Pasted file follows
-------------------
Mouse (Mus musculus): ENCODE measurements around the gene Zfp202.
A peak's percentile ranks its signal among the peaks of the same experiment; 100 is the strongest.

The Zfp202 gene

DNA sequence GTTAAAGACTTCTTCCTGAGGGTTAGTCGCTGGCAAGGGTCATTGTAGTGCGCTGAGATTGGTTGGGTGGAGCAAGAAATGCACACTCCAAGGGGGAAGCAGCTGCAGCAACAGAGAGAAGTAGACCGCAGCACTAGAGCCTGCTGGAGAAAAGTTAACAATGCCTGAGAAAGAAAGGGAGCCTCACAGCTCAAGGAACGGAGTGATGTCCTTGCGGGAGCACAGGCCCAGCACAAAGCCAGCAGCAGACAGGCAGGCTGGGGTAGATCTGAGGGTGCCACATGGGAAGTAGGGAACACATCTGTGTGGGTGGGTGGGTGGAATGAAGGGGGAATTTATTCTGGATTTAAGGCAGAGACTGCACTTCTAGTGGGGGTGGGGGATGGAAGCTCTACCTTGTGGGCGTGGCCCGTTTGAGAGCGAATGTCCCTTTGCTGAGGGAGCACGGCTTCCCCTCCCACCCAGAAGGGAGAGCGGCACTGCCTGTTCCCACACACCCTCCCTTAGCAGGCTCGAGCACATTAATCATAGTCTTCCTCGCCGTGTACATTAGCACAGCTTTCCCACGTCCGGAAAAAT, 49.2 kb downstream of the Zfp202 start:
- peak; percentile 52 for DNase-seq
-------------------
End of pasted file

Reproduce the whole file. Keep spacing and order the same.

Mouse (Mus musculus): ENCODE measurements around the gene Zfp202.
A peak's percentile ranks its signal among the peaks of the same experiment; 100 is the strongest.

The Zfp202 gene

DNA sequence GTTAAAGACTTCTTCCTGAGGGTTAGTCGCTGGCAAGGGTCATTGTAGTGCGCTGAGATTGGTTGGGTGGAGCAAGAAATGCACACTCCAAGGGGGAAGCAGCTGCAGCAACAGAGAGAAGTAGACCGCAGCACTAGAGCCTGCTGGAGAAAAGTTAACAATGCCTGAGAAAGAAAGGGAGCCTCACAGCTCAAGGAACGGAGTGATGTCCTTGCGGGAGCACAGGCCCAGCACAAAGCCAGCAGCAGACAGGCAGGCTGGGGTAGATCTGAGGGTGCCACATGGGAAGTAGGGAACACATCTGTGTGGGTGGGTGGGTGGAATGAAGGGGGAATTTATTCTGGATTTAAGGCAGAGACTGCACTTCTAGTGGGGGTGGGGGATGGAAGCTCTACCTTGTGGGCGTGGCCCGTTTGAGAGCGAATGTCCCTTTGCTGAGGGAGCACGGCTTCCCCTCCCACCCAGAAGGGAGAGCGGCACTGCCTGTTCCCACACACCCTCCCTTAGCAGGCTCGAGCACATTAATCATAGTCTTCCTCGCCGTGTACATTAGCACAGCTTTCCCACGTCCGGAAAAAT, 49.2 kb downstream of the Zfp202 start:
- peak; percentile 52 for DNase-seq